College students may not be fully prepared to handle their health and lifestyle logistics once they leave home. Many don't even know where or how they are getting their meals at school. It's not surprising that health frequently deteriorates during the freshman year, as many challenges can arise.

Dr. Emily Cooper, founder of The Diabesity Research Foundation, has more information about how parents can help incoming college freshmen prepare.

What parents can do

DR.COOPER: It's not just the parent's responsibility, kids need to be active participants too. Once a child is 18, medical confidentiality prevents parents from obtaining health information or directing their care, so it's part of the "letting go" process for them to take over this area...but parents CAN HELP their child prepare to take more control of their wellbeing.

Be prepared for regular health issues

  • Pre-college check-up
  • Coordinate care
  • Vaccinations
  • Medic Alert bracelet
  • STD / pregnancy prevention

Before they leave for school, visit your child's physician to address any health concerns, receive any required vaccinations and plan medical follow up if needed either at the student health center or when back home during school breaks.

Provide the school's health center with access to your child's health information. Make sure prescriptions are filled and refills are accessible. If there are food allergies, arrange for special meals and plan for emergencies.

Is there a need for a medic alert bracelet? EPI pen? Inhaler? Has your child been educated on STD and pregnancy prevention? It's easier to avoid emergencies if there's a plan in place.

Prepare for day-to-day lifestyle challenges

  • Sleep schedule
  • Nutrition / Meals
  • School Dietitian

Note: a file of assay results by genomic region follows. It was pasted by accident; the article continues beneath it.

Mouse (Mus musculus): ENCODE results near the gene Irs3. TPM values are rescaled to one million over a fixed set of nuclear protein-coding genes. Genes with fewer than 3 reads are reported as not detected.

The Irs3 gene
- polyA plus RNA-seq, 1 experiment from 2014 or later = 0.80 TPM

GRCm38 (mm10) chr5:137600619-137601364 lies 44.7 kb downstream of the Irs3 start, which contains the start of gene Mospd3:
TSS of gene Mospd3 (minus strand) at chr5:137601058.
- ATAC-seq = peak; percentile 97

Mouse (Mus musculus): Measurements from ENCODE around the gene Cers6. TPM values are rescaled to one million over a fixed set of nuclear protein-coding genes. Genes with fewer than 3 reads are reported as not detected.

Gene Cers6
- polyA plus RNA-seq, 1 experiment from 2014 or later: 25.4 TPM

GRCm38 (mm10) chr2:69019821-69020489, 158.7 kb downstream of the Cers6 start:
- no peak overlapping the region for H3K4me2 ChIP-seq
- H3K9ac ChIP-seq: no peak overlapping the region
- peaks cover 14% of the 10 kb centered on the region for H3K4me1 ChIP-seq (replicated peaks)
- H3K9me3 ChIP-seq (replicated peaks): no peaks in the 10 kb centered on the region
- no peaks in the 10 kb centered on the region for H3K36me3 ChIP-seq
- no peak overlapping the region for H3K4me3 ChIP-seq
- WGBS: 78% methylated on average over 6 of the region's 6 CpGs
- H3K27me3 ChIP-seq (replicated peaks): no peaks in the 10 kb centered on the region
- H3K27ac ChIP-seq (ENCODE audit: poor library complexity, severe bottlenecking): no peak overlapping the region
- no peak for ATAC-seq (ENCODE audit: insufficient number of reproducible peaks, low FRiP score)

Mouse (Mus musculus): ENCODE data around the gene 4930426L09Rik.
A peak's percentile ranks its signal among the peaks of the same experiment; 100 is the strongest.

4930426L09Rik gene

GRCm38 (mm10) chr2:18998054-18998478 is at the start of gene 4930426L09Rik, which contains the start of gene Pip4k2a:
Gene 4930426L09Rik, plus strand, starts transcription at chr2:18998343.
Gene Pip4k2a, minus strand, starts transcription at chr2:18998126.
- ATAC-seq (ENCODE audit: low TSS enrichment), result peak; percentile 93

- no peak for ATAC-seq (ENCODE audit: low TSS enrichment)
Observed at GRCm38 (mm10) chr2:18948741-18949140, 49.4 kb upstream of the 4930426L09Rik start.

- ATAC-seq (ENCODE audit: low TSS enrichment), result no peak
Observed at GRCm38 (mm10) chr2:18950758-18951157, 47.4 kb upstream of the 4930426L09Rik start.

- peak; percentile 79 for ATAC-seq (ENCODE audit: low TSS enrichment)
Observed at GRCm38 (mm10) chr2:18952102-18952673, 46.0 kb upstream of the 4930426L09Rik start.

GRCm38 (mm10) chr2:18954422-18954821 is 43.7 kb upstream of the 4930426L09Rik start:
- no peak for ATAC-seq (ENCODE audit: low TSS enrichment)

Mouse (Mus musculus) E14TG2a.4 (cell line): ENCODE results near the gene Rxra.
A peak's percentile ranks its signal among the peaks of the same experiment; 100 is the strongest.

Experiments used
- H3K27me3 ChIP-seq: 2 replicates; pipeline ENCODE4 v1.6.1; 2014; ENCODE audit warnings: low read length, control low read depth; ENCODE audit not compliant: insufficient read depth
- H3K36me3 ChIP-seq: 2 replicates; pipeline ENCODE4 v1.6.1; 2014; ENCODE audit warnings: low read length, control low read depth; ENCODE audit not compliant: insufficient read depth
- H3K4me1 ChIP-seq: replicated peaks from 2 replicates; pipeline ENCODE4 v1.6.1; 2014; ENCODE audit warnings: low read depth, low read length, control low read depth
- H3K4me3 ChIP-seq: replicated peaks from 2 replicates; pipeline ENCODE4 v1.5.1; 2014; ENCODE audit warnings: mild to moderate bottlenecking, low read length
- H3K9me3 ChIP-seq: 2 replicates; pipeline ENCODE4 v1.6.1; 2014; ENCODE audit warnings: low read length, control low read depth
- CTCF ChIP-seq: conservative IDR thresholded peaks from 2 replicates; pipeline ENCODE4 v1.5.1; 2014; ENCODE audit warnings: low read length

• School Counselor
  • Alcohol / Drugs

Before they have the freedom to make their own decisions is the perfect time to discuss making healthy lifestyle choices. Talk about getting proper sleep even when it's difficult and eating complete meals rather than relying on vending machines.

Some kids benefit from seeing a campus dietitian, especially if they are an athlete or if they are at risk for an eating disorder. Students should also be aware of counseling services available at most student health centers - in case of stress, depression or anxiety issues.

And of course, your kids should understand the dangers of binge drinking and drug use.

Prepare kids early

  • Medical self-advocacy
  • Meal prep / nutrition
  • Sleep schedule
  • Emergency plan

I advise parents to encourage their teens to start advocating for themselves as early as 15 years of aold under their parents' supervision. This means communicating their own symptoms at medical appointments, taking responsibility for medications prescribed, prepping some of their own meals, sleeping on a schedule and developing an emergency plan for health and safety issues that may arise.

It's always hard to let go of being in control of our kids, but starting early with all this advice is common sense and something that will help our kids in the long run, be healthy happy adults.

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